A parable is a story that Jesus taught. The parable of the talents is what we’ve been using as the basis for this mini-series Reengage. I’m going to read from the older version. I want to just scroll through it and then we’ll get to the part that’s in the handout in a moment. It says, “For the kingdom of heaven…” Jesus is talking here. He says it’s like a myth. Jesus is telling a story to illustrate a spiritual principle, we talked about this two weeks. It is the story of a man traveling to a far country who called his own servants and delivered his goods to them. It’s a picture of a businessman who’s entrusting his estates, affairs, and specifically his investments. It says he gave to one, five talents. In Jesus’ day, a talent was a sum of money. It had differing values depending on the kind of weight it had and the quality of the metal.
Some accounts of talent could be as much as a common laborer’s daily wages for almost 10 years. It was a significant amount of money. The term talent represented an entrustment. Over time, interestingly enough, it has come to mean gifted. When we say someone is talented, we’re saying they have this gift. But it goes all the way back to the entrustment. The gift in the parable of the story Jesus told was called a talent, that’s how we use the word.
It says that this businessman gave each one a certain amount depending on their abilities. The story says to the one he gave five talents, to another two, and to another one. The talents were given to each according to his own ability, as he perceived it. Immediately, he went on his journey. The one who had received five talents, traded with them, and made another five. So he doubled it. Likewise, the who had received two, gained two more, also doubled his. The one had only been given one, went out and dug it in the ground and hid his Lord’s money. This is a slightly different version. It’s going to take a little bit more license with the story. It’ll give the talent a value of a thousand dollars. It gives us a different way of understanding this story.
It says, “after a long absence, the master of those three servants came back and he settled up with them. The one that was given 5000 to five talents, showed up and showed him how he had doubled his investment. His master commended him, “good work. You did an amazing job. Good job. From now on, you’ll be my partner.” The older version says, “Well done, good and faithful servant enter into my joy. My favor is yours.” The servant with 2000 showed him how he had doubled his master’s investment. His master said, “great work, good work. You did your job. Well again, well done good and faithful servant.” It was the same exact blessing. “Join me in my business.” The servant that was given 1000 said, “Master, I know you have high standards, hate careless ways, and demand the best.”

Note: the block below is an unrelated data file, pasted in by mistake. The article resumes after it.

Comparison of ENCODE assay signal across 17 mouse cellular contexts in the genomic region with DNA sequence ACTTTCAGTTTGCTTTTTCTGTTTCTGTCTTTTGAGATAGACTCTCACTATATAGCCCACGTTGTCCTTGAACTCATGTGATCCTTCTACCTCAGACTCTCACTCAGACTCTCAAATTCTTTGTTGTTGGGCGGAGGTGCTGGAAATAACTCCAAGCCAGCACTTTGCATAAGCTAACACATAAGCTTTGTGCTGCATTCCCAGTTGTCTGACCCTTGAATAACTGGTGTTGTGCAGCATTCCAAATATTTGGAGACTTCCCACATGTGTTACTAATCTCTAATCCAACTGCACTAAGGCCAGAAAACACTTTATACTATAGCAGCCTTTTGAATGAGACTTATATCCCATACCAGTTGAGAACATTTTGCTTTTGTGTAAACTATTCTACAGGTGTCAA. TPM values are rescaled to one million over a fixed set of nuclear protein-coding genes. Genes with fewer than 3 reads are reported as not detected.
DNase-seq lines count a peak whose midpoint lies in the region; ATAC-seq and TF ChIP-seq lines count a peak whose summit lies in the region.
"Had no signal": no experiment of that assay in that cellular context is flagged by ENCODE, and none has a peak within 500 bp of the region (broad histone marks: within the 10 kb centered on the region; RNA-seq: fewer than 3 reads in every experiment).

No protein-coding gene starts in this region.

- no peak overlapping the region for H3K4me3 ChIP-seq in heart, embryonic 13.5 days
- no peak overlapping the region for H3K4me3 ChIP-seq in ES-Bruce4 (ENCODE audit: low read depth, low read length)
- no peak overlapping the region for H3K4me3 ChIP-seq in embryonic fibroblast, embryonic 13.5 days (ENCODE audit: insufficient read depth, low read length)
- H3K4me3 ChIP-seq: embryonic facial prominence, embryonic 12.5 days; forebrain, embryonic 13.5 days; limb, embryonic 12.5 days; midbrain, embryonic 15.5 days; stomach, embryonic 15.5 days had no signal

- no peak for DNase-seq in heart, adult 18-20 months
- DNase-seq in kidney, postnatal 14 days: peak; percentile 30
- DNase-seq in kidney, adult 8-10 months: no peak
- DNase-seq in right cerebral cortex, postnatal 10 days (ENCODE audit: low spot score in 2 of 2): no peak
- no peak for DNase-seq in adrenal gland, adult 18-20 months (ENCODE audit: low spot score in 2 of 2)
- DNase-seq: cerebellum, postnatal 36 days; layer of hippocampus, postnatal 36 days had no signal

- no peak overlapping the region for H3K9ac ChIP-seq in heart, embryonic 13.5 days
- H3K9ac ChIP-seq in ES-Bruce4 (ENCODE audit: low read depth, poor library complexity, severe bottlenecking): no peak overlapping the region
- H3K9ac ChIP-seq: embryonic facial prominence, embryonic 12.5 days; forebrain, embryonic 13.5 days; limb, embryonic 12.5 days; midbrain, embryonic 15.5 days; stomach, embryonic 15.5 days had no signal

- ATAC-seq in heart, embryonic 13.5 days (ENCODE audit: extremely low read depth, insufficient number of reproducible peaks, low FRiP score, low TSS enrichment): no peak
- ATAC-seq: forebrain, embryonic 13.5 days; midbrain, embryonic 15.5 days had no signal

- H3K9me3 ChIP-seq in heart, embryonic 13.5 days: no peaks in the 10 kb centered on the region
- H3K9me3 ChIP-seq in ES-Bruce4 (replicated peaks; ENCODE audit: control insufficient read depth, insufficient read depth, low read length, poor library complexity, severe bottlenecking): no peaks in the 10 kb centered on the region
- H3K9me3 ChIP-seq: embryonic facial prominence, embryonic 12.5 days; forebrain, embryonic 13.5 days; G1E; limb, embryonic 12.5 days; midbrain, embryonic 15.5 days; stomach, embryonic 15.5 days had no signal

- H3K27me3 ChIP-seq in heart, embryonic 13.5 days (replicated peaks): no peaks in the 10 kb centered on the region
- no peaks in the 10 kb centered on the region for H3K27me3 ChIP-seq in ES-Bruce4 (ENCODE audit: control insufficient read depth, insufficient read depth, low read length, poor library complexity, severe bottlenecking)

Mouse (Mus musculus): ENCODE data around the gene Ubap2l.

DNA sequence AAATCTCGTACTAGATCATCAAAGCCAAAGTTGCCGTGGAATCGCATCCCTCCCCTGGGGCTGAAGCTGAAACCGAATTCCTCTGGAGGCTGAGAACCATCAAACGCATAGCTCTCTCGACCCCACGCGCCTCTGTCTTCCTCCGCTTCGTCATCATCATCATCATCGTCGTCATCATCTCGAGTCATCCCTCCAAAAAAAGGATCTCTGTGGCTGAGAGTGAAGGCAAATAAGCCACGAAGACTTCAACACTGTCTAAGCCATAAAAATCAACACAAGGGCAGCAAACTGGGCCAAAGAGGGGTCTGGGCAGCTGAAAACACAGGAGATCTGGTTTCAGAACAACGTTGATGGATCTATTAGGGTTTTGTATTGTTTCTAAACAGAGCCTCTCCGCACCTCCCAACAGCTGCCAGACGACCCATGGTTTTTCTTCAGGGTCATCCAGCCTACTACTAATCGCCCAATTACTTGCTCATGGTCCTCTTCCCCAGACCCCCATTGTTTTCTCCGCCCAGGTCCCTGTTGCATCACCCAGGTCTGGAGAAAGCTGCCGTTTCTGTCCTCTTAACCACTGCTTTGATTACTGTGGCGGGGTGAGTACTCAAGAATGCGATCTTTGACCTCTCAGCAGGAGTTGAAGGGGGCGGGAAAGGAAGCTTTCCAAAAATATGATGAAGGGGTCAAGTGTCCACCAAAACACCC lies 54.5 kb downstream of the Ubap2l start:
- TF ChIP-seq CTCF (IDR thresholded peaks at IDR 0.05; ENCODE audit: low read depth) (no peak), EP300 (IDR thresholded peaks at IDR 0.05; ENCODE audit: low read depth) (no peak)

“I understand the kind of man that you are. I understand how you run your business and you demand the best. You make no allowances for error.” Here’s a key. “I was afraid. I was afraid of disappointing you. What I did is because I was afraid. I might disappoint you. I found a good hiding place. I secured your money. I hid it. I made sure none of it was lost. Here it is, it’s safe and sound, down to the last cent. I’ve got all of it back. It’s all yours, it’s all here. Everything you gave me, I lost nothing.” The master was furious. There’s a [inaudible] Jesus telling a story. It’s just a story to illustrate something. That’s a terrible way to live. It’s criminal to live cautiously like that. “If you knew I was after the best, then why did you do less than least. The least you could have done would’ve been to invest the sum with the bankers where at least I would’ve gotten a little interest. Take the thousand, give it to the one who risked the most.” Look at the phrase the way it’s captured. “Get rid of this, play it safe, who won’t go out on a limb, throw them out in utter darkness.” That’s the way of saying, put him into prison. The story is pretty intense. It is clear when you read it, that the real focus of the story is on the one who received one talent.